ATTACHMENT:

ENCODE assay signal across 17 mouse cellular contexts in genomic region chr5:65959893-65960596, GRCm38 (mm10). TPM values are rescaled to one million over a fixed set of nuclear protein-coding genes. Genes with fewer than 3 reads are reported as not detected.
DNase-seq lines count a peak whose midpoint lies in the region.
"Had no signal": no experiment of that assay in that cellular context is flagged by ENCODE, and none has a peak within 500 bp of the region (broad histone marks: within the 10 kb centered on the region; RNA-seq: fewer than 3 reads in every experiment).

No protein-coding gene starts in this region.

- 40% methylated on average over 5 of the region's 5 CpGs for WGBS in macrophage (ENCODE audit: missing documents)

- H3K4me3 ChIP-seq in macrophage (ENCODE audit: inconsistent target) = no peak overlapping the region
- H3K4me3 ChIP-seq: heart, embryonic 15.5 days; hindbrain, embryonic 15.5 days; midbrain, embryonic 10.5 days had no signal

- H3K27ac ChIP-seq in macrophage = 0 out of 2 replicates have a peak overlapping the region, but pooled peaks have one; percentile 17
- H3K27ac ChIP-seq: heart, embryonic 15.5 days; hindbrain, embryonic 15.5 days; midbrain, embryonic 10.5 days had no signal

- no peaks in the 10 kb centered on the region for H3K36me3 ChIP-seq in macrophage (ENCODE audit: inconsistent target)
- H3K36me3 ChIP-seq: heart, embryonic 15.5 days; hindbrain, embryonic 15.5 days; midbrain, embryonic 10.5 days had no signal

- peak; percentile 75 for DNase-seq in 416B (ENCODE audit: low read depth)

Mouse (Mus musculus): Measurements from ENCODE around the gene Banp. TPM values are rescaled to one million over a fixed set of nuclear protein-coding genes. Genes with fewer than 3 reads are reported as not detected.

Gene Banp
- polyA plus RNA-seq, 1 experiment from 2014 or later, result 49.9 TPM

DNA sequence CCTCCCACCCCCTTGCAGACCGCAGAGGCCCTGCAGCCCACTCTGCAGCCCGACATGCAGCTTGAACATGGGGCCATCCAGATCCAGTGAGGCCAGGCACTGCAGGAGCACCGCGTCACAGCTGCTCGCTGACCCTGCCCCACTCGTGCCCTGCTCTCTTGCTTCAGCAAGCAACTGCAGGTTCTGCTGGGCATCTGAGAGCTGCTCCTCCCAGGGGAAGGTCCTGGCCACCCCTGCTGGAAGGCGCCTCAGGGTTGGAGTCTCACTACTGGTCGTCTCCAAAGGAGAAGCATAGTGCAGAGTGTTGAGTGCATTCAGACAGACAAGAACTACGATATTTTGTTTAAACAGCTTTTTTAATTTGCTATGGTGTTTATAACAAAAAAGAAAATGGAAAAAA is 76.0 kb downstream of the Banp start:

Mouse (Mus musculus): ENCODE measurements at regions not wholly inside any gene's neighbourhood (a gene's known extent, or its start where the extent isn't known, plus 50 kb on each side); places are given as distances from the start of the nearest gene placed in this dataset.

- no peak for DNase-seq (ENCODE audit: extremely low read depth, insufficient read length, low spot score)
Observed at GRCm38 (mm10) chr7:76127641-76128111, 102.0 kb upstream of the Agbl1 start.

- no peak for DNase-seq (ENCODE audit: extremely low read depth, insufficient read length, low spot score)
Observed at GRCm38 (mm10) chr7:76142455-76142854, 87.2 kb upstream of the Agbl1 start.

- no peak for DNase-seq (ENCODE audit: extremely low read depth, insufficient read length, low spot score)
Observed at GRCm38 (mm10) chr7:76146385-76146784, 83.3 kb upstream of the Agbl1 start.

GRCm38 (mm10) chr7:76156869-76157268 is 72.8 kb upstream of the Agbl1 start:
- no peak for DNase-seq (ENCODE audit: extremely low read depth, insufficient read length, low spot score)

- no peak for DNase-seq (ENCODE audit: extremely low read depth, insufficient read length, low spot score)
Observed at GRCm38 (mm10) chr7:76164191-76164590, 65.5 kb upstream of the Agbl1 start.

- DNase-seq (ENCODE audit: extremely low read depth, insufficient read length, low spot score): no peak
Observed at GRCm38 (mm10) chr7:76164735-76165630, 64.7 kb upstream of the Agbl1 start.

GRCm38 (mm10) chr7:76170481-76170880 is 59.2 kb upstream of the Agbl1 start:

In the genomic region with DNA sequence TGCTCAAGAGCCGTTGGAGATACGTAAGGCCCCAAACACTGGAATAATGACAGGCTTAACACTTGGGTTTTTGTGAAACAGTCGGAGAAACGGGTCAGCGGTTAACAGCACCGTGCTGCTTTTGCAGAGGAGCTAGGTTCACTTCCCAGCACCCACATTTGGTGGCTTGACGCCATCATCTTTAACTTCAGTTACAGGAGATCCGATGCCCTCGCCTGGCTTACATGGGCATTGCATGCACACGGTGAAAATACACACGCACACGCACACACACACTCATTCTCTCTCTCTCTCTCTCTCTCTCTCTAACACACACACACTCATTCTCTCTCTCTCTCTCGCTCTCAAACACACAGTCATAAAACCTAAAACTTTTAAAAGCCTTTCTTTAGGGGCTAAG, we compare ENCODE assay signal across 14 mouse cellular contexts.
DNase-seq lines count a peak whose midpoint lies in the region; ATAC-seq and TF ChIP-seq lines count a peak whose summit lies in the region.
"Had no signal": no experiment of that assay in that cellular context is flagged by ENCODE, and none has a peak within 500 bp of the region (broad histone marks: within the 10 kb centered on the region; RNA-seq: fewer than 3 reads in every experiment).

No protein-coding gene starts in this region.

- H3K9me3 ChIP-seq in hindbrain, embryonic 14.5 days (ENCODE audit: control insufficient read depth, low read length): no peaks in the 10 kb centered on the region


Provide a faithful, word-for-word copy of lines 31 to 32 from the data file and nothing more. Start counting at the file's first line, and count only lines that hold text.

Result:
In the genomic region with DNA sequence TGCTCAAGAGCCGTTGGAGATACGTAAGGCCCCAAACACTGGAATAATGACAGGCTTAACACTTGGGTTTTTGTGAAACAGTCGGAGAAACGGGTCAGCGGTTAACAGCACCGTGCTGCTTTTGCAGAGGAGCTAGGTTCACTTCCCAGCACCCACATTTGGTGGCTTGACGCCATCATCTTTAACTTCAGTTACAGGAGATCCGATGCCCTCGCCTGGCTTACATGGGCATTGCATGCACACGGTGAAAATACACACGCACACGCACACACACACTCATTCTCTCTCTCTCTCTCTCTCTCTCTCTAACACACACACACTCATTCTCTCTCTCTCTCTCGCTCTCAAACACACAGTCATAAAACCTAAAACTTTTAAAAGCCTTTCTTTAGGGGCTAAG, we compare ENCODE assay signal across 14 mouse cellular contexts.
DNase-seq lines count a peak whose midpoint lies in the region; ATAC-seq and TF ChIP-seq lines count a peak whose summit lies in the region.